The Covid-19 pandemic has led to increased levels of stress and anxiety in individuals for many reasons. Some people have not felt emotions of this nature before and do not necessarily know what to do or have any coping mechanisms in place.
Meanwhile, those already living with mental health problems are facing extra challenges accessing the support that they so desperately need. Read our guide for looking after your mental health during Covid-19:
Maintaining relationships with people you trust is important for your mental wellbeing. Think about how you can stay in touch with friends and family via telephone, video calls or social media instead of meeting in person – whether it’s people you normally see often or connecting with old friends.
Think about how you could help those around you – it could make a big difference to them and can make you feel better too. Could you message a friend or family member nearby? Are there community groups that you could join to support others locally?
Remember that this is a difficult time for everyone and sharing how you are feeling and the things you are doing to cope with family and friends can help them too.
Your physical health has a big impact on how you are feeling emotionally and mentally. At times like these, it can be easy to fall into unhealthy patterns of behaviour which in turn can make you feel worse. Try to eat healthy, well-balanced meals, drink enough water, exercise inside where possible and outside once a day, and try to avoid smoking, alcohol, and drugs.
Qquality sleep makes a big difference to how you feel mentally and physically, so it’s important to make sure you get enough.
It is okay to acknowledge some things that are outside of your control right now but constant repetitive thoughts about the situation which lead you to feel anxious or overwhelmed are not helpful. Try to focus on the things you can control, including where you get information from and actions to make yourself feel better prepared.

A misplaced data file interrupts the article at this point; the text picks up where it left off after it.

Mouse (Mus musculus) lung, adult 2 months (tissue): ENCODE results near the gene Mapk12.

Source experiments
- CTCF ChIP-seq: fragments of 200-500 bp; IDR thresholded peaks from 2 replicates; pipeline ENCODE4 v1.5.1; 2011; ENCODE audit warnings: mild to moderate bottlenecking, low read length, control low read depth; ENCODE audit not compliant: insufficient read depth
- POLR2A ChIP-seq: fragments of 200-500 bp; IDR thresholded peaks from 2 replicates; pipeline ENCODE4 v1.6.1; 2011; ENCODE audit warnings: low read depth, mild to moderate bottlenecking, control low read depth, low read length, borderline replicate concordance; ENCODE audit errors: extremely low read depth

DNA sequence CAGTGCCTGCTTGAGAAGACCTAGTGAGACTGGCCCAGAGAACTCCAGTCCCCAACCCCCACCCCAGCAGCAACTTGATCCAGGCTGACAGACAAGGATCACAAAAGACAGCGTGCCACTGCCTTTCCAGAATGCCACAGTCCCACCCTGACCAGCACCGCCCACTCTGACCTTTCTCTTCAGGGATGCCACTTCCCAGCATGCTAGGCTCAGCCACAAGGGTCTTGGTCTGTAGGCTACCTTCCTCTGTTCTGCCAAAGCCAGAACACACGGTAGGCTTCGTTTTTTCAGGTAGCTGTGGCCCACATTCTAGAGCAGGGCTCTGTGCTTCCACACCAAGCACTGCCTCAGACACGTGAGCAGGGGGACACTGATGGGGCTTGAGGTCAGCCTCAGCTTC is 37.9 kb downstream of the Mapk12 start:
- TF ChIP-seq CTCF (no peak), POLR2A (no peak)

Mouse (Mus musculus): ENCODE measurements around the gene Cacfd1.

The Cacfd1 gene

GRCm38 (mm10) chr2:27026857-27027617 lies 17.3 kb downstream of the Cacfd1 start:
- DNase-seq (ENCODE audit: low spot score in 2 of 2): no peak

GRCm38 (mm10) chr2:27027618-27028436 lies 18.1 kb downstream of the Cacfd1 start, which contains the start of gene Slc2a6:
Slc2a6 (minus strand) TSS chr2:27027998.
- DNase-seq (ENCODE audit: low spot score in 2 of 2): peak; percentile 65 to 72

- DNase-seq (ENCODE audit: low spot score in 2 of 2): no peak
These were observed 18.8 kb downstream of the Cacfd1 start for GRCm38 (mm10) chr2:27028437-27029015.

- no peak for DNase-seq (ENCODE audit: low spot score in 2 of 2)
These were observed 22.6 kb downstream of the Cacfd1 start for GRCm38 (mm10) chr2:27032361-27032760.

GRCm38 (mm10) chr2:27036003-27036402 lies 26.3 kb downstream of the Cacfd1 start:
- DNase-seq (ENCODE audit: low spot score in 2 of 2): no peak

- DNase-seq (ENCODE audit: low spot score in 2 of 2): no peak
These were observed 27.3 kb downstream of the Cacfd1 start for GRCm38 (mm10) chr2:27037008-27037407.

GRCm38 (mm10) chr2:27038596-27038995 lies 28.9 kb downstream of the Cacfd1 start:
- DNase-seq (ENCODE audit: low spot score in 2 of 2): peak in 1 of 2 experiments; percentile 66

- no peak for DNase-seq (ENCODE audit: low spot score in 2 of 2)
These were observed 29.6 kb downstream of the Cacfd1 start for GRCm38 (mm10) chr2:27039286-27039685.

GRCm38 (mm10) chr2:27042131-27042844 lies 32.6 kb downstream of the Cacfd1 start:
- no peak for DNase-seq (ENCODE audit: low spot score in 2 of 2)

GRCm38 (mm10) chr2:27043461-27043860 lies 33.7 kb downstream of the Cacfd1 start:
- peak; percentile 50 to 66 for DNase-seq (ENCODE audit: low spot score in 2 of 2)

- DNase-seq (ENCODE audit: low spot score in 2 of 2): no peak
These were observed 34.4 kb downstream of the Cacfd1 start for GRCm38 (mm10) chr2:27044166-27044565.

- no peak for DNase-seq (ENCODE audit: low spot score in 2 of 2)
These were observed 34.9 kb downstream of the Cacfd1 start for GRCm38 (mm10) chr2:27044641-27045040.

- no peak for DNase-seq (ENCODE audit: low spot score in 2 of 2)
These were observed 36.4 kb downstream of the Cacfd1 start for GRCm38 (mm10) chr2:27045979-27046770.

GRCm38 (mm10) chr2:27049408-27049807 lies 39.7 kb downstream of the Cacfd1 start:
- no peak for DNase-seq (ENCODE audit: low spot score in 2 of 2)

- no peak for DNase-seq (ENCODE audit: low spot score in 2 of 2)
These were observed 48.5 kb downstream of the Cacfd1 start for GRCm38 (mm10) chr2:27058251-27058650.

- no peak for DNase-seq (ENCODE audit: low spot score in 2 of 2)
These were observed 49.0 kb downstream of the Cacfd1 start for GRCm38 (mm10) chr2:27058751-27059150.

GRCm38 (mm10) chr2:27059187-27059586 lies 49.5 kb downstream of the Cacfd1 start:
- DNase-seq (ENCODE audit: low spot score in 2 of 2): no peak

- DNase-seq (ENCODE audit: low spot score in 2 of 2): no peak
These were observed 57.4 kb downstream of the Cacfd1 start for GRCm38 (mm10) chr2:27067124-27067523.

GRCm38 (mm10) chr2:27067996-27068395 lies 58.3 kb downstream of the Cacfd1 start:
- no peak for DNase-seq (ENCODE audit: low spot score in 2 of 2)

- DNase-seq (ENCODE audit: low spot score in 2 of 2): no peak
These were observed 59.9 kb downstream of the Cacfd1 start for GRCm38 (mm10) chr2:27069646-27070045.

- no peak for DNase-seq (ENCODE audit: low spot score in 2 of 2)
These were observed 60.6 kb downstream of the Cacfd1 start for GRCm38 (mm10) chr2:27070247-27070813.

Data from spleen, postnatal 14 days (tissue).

24/7 news and constant social media updates can make you more worried. If it is affecting you, try to limit the time you spend watching, reading, or listening to media coverage of the outbreak. It may help to only check the news at set times or limiting to a couple of checks a day.
Gather high-quality information that will help you to accurately determine your own or other people’s risk of contracting coronavirus so that you can take reasonable precautions. Find a credible source you can trust such as GOV.UK, or the NHS website, and fact check information that you get from newsfeeds, social media or other people.
Try to engage in useful activities (such as cleaning, cooking or exercise) or meaningful activities (such as reading or calling a friend). You might find it helpful to write a plan for your day or your week.
When you are anxious, lonely or low you may do things that you usually enjoy less often, or not at all. Focusing on your favourite hobby, learning something new or simply taking time to relax indoors should give you some relief from anxious thoughts and feelings and can boost your mood.
Setting goals and achieving them gives a sense of control and purpose – think about things you want or need to do that you can still do at home. It could be watching a film, reading a book or learning something online.
Read, write, play games, do crossword puzzles, sudokus, jigsaws or drawing, and painting. Find something that works for you.
This can help with difficult emotions, worries about the future, and can improve wellbeing. Relaxation techniques can also help some people to deal with feelings of anxiety.
Spending time in green spaces can benefit both your mental and physical wellbeing. If you can’t get outside much you can try to still get these positive effects by spending time with the windows open to let in the fresh air, arranging space to sit near a window to get some natural sunlight or get out into the garden.